For such are the consequences of governments not thinking through their regulatory frameworks (or lack thereof).
The situation in Germany meanwhile is much less clear, in that its regulatory handling of the industry has been marked by clumsiness and a refusal to look at the situation in a pragmatic way. The EU’s biggest economy, surprisingly, has failed to get a regulatory grip on the online gambling operators targeting German players.
In 2012 it issued a set number of betting licences as part of its Interstate Gambling Treaty, which was widely criticised by groups such as 888, bwin and PokerStars and actually fell foul of European competition law. Not that it made the German authorities rethink their decision.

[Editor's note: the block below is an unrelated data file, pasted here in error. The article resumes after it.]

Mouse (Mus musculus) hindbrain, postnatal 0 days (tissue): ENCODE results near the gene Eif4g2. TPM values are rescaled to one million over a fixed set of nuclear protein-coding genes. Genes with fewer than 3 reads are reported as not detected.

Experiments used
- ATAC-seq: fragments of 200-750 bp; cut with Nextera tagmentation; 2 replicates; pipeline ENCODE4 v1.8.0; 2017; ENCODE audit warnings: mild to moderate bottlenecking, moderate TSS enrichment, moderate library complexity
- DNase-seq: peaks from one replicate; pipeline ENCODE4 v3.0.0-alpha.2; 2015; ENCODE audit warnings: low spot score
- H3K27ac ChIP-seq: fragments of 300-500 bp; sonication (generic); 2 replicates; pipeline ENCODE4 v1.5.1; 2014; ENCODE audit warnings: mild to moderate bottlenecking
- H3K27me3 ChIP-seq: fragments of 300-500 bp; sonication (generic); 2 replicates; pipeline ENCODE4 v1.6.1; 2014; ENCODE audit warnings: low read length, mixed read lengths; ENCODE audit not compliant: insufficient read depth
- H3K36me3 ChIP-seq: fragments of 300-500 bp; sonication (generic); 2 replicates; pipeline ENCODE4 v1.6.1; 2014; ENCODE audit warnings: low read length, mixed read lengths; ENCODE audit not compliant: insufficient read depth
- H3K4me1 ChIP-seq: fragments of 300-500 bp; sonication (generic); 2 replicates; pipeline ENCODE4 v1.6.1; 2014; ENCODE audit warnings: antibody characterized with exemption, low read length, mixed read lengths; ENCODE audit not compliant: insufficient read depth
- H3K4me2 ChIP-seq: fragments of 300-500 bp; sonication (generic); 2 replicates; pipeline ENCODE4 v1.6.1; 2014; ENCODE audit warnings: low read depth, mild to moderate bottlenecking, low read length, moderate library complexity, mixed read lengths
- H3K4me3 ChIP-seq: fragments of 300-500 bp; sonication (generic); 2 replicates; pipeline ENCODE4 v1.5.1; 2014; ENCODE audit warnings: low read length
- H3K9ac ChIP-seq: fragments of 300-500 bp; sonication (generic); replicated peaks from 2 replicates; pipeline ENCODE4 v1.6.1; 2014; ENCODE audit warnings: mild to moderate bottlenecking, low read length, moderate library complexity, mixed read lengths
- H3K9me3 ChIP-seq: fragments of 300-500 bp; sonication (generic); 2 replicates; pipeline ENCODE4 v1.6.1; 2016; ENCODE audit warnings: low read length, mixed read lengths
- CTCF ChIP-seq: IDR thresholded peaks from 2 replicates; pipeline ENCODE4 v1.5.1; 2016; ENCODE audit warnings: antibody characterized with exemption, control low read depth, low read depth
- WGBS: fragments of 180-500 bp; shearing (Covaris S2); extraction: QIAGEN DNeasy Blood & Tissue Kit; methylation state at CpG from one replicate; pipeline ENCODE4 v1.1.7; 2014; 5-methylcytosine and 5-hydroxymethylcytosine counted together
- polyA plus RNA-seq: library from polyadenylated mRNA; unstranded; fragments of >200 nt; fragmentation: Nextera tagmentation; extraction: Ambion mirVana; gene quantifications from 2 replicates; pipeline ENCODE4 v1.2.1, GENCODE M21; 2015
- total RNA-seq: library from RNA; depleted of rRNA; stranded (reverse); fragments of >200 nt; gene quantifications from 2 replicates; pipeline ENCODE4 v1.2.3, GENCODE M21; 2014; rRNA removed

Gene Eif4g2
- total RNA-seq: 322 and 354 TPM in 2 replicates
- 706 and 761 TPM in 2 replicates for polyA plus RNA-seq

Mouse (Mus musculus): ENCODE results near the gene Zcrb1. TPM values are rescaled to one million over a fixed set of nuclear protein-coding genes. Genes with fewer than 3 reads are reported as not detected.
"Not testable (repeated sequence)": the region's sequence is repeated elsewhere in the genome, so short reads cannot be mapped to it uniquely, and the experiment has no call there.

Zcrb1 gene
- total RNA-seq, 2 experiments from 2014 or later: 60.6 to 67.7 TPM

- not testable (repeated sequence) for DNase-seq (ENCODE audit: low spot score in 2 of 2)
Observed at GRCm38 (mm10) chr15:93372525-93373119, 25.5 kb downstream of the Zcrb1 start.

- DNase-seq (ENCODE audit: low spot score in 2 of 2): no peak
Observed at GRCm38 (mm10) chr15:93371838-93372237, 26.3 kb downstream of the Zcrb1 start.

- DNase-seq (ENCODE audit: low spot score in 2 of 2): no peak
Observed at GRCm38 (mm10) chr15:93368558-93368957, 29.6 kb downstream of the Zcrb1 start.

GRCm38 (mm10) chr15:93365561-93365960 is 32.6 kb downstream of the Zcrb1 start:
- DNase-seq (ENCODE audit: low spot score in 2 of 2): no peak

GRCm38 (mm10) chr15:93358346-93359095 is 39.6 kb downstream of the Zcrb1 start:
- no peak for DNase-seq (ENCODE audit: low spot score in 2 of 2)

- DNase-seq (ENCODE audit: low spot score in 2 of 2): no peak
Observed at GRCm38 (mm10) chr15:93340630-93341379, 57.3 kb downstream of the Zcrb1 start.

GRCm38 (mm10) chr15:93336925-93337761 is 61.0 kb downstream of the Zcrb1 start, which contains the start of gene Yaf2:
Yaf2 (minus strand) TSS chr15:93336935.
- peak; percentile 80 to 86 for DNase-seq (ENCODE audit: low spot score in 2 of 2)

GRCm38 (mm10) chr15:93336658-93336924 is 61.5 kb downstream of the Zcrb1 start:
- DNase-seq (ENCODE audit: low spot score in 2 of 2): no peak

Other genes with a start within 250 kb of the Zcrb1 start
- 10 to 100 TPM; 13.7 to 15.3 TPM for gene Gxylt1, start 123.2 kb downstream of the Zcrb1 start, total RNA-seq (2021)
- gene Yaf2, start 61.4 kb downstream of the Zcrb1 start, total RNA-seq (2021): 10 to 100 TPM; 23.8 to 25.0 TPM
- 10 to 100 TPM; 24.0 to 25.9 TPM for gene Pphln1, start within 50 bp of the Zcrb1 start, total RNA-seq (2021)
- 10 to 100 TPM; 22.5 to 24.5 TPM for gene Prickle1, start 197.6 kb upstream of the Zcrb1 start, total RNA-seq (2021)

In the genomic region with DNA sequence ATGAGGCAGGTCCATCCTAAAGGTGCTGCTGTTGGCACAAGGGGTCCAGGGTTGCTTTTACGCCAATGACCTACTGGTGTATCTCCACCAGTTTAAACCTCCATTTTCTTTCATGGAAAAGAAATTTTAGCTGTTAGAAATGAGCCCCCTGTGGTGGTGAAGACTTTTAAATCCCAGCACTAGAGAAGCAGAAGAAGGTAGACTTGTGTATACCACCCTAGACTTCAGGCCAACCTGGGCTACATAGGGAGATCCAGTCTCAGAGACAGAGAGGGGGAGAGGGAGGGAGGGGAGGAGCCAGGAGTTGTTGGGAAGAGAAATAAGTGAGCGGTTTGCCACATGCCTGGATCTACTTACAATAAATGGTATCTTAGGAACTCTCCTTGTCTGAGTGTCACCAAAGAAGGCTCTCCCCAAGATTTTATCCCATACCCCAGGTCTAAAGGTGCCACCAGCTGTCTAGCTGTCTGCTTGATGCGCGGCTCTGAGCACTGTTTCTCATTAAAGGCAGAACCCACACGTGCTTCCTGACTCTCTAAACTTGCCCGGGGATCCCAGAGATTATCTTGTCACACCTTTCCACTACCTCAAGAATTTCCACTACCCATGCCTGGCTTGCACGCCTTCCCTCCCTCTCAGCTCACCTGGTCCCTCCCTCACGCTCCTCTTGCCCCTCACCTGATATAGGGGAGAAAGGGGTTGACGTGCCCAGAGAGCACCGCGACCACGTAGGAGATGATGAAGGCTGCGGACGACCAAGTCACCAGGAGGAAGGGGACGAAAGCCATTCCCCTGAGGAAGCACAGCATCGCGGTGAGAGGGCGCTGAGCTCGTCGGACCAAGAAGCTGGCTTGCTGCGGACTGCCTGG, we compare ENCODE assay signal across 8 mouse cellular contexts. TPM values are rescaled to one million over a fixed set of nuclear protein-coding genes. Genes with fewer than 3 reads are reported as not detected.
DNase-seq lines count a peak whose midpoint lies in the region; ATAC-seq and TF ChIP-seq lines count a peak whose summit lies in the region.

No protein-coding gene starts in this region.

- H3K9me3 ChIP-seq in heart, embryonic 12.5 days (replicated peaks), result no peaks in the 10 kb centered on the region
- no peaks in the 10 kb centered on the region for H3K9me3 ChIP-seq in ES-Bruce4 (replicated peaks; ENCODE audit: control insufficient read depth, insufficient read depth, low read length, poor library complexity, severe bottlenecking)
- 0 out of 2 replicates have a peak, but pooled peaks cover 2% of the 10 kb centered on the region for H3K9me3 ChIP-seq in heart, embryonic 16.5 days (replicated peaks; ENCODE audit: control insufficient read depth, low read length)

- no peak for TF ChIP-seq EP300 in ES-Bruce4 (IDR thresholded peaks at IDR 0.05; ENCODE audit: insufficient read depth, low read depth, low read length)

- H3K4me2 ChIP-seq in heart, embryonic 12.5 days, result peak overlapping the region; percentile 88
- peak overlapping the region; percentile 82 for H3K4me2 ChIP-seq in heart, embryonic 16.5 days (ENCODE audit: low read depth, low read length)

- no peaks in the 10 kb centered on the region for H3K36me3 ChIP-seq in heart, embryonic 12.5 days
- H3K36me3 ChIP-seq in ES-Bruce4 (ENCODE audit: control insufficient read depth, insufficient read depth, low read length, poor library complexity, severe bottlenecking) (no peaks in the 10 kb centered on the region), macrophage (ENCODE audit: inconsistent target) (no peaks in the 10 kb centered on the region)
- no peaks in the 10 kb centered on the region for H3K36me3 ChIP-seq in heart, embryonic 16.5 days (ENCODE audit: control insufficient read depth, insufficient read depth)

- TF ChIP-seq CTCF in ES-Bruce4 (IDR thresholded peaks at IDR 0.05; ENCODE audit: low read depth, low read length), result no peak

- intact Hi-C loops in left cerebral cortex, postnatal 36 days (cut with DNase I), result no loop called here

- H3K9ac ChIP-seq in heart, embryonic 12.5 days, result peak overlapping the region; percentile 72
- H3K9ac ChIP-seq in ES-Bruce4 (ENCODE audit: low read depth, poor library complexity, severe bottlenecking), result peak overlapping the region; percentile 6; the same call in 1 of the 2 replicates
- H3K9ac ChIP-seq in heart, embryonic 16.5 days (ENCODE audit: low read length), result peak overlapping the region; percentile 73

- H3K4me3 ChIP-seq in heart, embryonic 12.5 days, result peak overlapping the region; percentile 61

This has led to a situation where one state, Schleswig-Holstein, has issued licences that enable operators to work and promote their products across the country, while paying taxes to the federal authorities. Most of them offer betting and casino products, although the latter is done in a discreet way so as not to upset national or state regulators, since the casino vertical is the ‘least legal’ of the two and most frowned upon by the authorities. What this means in practical terms is that the industry is able to benefit from operating in Europe’s biggest economy at a relatively low cost or regulatory risk.
Of course banks could suddenly decide to stop processing payments or state governments could issue decrees banning German media from accepting advertising from gambling operators, but for most operators that is a risk worth taking as the market still has room for growth, with stats showing that player spending levels and credit card usage levels are lower there than in the UK or Sweden.